My noble friend can help me in a moment, once I have had a chance to help myself. The noble Lord, Lord Thomas, raises a question that is right at the heart of the legal case as I understand it and as interpreted by the BBC. John Hirst, who took the case to the European Court said:
"I'd read books that said if you want to change something you start up a pressure group, and then you put pressure on MPs and then you get things changed in parliament. Well that's alright if you've got the vote and you've got some clout behind you. When you're a prisoner, the only thing you can do if you want to complain and no-one listens is riot and lift the roof off-which isn't the best way of going about things. Because we didn't have a vote, there was no will in parliament to change anything".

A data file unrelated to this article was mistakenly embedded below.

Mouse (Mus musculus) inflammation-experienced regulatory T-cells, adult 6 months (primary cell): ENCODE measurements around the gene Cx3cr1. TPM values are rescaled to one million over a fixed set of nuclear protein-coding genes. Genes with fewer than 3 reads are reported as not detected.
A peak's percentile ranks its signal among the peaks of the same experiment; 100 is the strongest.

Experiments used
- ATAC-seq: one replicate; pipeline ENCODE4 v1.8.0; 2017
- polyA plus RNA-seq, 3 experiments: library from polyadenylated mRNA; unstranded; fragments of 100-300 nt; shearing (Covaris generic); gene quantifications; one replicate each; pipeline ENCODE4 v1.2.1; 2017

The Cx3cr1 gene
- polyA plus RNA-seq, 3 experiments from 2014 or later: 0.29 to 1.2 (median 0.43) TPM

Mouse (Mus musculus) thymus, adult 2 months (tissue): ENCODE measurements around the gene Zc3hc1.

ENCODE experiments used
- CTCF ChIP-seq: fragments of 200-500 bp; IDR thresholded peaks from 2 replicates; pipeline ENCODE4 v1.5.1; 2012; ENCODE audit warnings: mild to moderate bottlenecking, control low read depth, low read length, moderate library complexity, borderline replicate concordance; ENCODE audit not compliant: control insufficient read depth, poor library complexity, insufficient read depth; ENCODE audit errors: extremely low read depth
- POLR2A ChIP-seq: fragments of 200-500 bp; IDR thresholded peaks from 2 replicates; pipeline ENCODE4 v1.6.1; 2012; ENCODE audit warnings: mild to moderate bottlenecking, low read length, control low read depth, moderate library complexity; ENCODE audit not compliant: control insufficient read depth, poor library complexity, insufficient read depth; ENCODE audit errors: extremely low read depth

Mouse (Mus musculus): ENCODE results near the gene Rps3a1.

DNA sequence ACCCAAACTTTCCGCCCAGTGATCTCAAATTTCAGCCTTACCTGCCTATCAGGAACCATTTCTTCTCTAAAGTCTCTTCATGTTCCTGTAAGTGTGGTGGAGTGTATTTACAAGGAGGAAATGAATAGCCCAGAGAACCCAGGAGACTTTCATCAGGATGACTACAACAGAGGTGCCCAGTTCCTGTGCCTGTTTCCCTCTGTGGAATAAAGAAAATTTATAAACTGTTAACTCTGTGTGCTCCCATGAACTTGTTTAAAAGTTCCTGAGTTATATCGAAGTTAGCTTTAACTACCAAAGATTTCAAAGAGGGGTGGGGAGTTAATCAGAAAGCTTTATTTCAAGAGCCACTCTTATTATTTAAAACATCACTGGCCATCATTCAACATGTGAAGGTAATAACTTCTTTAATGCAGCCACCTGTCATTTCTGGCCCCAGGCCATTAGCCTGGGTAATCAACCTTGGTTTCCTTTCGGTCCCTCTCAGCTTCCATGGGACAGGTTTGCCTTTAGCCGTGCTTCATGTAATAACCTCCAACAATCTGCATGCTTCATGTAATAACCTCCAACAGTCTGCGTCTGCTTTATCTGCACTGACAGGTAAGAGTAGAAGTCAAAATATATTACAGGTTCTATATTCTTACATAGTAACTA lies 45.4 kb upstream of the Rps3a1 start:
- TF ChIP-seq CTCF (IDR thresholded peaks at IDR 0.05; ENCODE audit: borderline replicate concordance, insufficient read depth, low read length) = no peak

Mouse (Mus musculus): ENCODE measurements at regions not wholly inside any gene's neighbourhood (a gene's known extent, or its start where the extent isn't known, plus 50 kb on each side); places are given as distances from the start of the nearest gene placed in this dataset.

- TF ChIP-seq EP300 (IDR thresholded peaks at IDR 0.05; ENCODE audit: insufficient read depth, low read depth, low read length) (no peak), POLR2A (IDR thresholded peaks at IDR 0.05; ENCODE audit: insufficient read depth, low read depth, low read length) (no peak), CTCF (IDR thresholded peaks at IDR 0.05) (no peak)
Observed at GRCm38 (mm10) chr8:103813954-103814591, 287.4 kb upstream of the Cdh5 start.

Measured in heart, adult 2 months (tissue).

That is at the root of why he brought the case and, I guess, why he won it.
If a prisoner who had been a constituent of mine, or whose address was in my constituency, had written to me with a case when I was a Member of Parliament, I would have taken it up on their behalf, but I was unwilling to do so for people who happened to be resident in my constituency at Her Majesty's pleasure. That was most difficult in respect of the large number of foreign nationals who were in Verne prison in my constituency. It was very difficult for them to get anyone to listen to them. It would have been a significant resourcing issue for me if word had got around the prison that they had a local MP who was willing to do all their legal work for them.